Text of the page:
A refractometer just bends light through the liquid onto a scale, the degree of refraction depends on the viscocity of the liquid caused by sugar (in the case of a brewers sugar refractometer) and they make refractometers with different scales for liquids containing different things that would cause different degrees of refraction).

I think you would have to have light beyond normal daylight Kelvin range to possibly cause issues with a refractometer, so unless you are in the red spectrum or blue spectrum, I'm sure you will be OK with ordinary domestic incandescent, flourescent, LED, xenon, neon, kryptonlite or even just bog standard sunshine.


I did a search after getting a crazy post-boil reading of 1070, but the problem was I had forgotten to allow the wort to settle and there was a lot of flotsam suspended. When I re-checked it was spot-on at 1046.
Anyway there was divided opinion and at the end of the day it probably doesn't make a difference. Just checking. :)
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Re: Not-So-Black Liquid

Unread postby niels » Wed Jul 02, 2014 7:44 am

When I took the sample on Sunday I've put it in the fridge afterwards. Yesterday I pulled it out and carefully took a sample from the sample :lol:

After letting the clear beer sample come to room temperature I did another reading with the refractometer. This time the reading was very easy as I had a nice clear line on the scale: 9.8°Brix or 1.039 SG.

Using a calculator this would mean the beer has a current SG of 1.019 and the apparent attenuation is 72%. Not bad at all!

- Niels
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Re: Not-So-Black Liquid

Unread postby Luis Coentrao » Wed Jul 02, 2014 7:34 pm

Great Niels,

It really looks like "My Brew Diary"!
A lot of usefull information.

Some points:
1. Hood: in the BM20, malt addition throw the lid is safer than using the BM50 plus short malt pipe?
2. Batch volume: you got 15L? Was it for purpose or did you perform a long boil in order to get the OG target?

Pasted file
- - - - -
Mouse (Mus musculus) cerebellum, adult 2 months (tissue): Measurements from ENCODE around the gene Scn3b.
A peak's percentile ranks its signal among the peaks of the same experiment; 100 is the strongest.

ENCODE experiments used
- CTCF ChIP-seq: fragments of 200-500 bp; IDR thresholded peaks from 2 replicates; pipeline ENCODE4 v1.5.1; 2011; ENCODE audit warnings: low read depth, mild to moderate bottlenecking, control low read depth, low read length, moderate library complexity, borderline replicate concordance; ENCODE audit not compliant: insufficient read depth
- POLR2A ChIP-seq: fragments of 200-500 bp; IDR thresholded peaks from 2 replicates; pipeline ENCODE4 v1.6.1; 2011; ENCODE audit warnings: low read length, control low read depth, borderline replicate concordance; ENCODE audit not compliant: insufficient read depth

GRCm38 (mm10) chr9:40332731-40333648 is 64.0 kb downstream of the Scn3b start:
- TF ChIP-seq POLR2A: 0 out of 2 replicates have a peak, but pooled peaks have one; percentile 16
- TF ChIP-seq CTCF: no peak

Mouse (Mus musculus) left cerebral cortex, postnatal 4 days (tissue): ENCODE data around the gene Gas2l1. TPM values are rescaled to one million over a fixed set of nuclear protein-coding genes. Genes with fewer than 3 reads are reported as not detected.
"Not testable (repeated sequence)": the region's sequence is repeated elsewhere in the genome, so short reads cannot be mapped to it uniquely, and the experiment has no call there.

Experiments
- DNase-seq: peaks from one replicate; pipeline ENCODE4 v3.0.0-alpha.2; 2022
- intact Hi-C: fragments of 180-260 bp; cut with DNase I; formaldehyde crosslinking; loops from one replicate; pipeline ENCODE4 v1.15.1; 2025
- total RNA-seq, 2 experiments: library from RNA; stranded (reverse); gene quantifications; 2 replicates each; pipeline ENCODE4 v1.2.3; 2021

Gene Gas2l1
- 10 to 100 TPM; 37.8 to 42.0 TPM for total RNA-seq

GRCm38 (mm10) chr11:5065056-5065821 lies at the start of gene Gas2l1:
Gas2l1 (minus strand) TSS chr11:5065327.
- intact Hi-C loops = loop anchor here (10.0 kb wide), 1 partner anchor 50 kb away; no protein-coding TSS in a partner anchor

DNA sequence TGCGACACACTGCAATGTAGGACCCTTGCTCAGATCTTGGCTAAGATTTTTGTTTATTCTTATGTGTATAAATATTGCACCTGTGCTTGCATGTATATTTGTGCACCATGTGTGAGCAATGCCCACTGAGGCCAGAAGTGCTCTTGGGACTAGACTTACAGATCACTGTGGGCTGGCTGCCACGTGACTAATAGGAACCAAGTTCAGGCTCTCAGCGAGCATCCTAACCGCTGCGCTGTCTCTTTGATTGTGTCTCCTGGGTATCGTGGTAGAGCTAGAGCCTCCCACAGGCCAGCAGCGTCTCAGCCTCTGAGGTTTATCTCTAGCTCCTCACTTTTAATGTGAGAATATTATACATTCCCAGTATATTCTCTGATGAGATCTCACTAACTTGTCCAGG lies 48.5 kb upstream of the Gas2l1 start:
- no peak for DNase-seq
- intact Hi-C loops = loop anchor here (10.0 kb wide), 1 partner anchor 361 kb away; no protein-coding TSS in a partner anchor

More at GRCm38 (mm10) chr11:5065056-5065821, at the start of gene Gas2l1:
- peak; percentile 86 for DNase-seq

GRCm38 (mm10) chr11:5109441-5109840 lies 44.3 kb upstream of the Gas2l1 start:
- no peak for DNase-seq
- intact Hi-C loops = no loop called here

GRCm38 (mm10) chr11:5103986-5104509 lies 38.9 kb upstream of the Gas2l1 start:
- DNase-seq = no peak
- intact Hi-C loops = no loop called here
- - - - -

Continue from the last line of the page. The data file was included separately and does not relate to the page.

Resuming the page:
3. Refractometer: what calculator do you use? The Seanterril or the one from the morebeer website?
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Re: Not-So-Black Liquid

Unread postby niels » Wed Jul 02, 2014 8:02 pm

Luis Coentrao wrote:1. Hood: in the BM20, malt addition throw the lid is safer than using the BM50 plus short malt pipe?
2. Batch volume: you got 15L? Was it for purpose or did you perform a long boil in order to get the OG target?
3. Refractometer: what calculator do you use? The Seanterril or the one from the morebeer website?

1. There is no difference if you're using a hood on the BM20 or the BM50. The hood just becomes very hot and since there is steam coming out of the top. So you have to be careful not to burn you (and wear gloves).
2. I made a major typo! The goal was 23 liters and I ended up with just under 25 liters. Pretty close and the OG was only 1 point under the estimated OG. Efficiency was ~74%.
3. Normally I have to google every time for the calculator as I forget to bookmark it. Last times I used this one: http://onebeer.net/refractometer.shtml
I am working on a tool to do all my recipe calculations and I will also add the refractor calculator. All the formulas can be found on the web. So easy :)

:cheers:
- Niels